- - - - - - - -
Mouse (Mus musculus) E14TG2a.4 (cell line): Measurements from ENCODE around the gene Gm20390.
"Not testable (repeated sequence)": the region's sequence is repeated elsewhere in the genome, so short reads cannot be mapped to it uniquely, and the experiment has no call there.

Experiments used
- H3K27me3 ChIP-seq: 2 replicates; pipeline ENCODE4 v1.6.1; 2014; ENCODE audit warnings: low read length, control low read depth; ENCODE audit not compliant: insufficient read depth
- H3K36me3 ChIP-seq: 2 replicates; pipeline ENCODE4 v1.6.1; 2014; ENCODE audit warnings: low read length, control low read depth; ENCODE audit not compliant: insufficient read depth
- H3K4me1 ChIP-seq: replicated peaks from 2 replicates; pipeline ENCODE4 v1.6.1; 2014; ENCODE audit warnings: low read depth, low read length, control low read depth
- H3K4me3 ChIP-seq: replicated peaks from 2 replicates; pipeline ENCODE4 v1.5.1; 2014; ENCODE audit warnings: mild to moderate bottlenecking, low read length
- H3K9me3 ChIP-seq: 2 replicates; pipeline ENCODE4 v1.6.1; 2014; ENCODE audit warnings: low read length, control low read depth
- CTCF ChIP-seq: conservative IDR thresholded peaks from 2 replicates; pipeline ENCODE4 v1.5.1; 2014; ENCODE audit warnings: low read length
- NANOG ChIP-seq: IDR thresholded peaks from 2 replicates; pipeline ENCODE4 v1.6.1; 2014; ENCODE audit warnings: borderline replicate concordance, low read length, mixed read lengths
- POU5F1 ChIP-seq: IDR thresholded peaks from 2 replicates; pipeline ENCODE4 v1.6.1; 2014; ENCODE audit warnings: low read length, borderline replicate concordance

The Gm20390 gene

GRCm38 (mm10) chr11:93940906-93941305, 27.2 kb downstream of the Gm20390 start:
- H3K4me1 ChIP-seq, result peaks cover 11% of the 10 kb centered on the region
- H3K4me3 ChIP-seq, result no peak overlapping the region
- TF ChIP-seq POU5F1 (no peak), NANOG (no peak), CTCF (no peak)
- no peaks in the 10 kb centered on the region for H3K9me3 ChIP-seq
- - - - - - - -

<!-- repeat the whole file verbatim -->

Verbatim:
Mouse (Mus musculus) E14TG2a.4 (cell line): Measurements from ENCODE around the gene Gm20390.
"Not testable (repeated sequence)": the region's sequence is repeated elsewhere in the genome, so short reads cannot be mapped to it uniquely, and the experiment has no call there.

Experiments used
- H3K27me3 ChIP-seq: 2 replicates; pipeline ENCODE4 v1.6.1; 2014; ENCODE audit warnings: low read length, control low read depth; ENCODE audit not compliant: insufficient read depth
- H3K36me3 ChIP-seq: 2 replicates; pipeline ENCODE4 v1.6.1; 2014; ENCODE audit warnings: low read length, control low read depth; ENCODE audit not compliant: insufficient read depth
- H3K4me1 ChIP-seq: replicated peaks from 2 replicates; pipeline ENCODE4 v1.6.1; 2014; ENCODE audit warnings: low read depth, low read length, control low read depth
- H3K4me3 ChIP-seq: replicated peaks from 2 replicates; pipeline ENCODE4 v1.5.1; 2014; ENCODE audit warnings: mild to moderate bottlenecking, low read length
- H3K9me3 ChIP-seq: 2 replicates; pipeline ENCODE4 v1.6.1; 2014; ENCODE audit warnings: low read length, control low read depth
- CTCF ChIP-seq: conservative IDR thresholded peaks from 2 replicates; pipeline ENCODE4 v1.5.1; 2014; ENCODE audit warnings: low read length
- NANOG ChIP-seq: IDR thresholded peaks from 2 replicates; pipeline ENCODE4 v1.6.1; 2014; ENCODE audit warnings: borderline replicate concordance, low read length, mixed read lengths
- POU5F1 ChIP-seq: IDR thresholded peaks from 2 replicates; pipeline ENCODE4 v1.6.1; 2014; ENCODE audit warnings: low read length, borderline replicate concordance

The Gm20390 gene

GRCm38 (mm10) chr11:93940906-93941305, 27.2 kb downstream of the Gm20390 start:
- H3K4me1 ChIP-seq, result peaks cover 11% of the 10 kb centered on the region
- H3K4me3 ChIP-seq, result no peak overlapping the region
- TF ChIP-seq POU5F1 (no peak), NANOG (no peak), CTCF (no peak)
- no peaks in the 10 kb centered on the region for H3K9me3 ChIP-seq